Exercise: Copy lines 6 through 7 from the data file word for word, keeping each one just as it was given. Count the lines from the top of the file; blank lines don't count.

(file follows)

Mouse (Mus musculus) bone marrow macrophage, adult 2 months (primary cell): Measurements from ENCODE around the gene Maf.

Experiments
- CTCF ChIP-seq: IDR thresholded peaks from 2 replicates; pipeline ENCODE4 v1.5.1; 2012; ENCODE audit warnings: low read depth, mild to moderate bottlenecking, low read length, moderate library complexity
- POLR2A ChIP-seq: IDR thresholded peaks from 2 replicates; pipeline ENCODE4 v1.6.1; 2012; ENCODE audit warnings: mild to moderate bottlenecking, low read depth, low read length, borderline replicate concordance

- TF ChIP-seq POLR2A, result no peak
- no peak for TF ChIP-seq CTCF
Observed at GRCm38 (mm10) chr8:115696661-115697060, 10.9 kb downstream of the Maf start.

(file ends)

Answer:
- no peak for TF ChIP-seq CTCF
Observed at GRCm38 (mm10) chr8:115696661-115697060, 10.9 kb downstream of the Maf start.